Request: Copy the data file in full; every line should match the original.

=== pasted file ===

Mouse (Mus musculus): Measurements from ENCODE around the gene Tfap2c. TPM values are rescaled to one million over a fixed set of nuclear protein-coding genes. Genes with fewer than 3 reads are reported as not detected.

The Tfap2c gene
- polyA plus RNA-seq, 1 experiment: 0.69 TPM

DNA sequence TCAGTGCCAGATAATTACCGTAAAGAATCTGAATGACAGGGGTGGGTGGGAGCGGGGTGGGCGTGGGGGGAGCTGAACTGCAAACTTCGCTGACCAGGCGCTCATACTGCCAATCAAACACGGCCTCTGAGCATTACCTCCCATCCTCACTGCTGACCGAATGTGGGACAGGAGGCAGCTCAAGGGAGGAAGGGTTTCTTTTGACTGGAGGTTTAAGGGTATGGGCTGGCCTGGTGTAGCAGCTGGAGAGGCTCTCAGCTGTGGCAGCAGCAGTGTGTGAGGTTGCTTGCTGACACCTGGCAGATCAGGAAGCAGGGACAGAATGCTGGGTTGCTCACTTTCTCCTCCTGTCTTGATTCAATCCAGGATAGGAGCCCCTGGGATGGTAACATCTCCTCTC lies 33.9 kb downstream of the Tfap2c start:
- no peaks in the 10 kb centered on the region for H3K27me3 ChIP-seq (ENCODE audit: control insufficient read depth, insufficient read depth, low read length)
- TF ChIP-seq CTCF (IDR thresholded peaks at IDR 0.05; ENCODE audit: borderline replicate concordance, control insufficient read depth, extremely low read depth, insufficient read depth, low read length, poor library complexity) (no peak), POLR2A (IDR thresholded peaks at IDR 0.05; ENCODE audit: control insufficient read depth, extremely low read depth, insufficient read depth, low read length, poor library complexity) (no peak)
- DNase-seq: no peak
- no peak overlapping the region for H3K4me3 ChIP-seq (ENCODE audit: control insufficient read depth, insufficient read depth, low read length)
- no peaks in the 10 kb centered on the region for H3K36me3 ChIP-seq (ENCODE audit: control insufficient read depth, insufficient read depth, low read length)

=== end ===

Mouse (Mus musculus): Measurements from ENCODE around the gene Tfap2c. TPM values are rescaled to one million over a fixed set of nuclear protein-coding genes. Genes with fewer than 3 reads are reported as not detected.

The Tfap2c gene
- polyA plus RNA-seq, 1 experiment: 0.69 TPM

DNA sequence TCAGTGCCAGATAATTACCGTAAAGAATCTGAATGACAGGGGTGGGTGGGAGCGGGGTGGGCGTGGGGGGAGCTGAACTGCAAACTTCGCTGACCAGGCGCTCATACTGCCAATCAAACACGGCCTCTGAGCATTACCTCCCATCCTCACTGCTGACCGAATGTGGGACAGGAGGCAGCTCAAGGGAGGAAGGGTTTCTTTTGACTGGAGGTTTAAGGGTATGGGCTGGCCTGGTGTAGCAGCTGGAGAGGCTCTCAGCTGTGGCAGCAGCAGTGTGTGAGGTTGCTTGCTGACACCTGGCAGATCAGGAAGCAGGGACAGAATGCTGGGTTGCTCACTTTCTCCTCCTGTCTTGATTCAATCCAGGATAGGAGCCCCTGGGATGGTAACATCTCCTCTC lies 33.9 kb downstream of the Tfap2c start:
- no peaks in the 10 kb centered on the region for H3K27me3 ChIP-seq (ENCODE audit: control insufficient read depth, insufficient read depth, low read length)
- TF ChIP-seq CTCF (IDR thresholded peaks at IDR 0.05; ENCODE audit: borderline replicate concordance, control insufficient read depth, extremely low read depth, insufficient read depth, low read length, poor library complexity) (no peak), POLR2A (IDR thresholded peaks at IDR 0.05; ENCODE audit: control insufficient read depth, extremely low read depth, insufficient read depth, low read length, poor library complexity) (no peak)
- DNase-seq: no peak
- no peak overlapping the region for H3K4me3 ChIP-seq (ENCODE audit: control insufficient read depth, insufficient read depth, low read length)
- no peaks in the 10 kb centered on the region for H3K36me3 ChIP-seq (ENCODE audit: control insufficient read depth, insufficient read depth, low read length)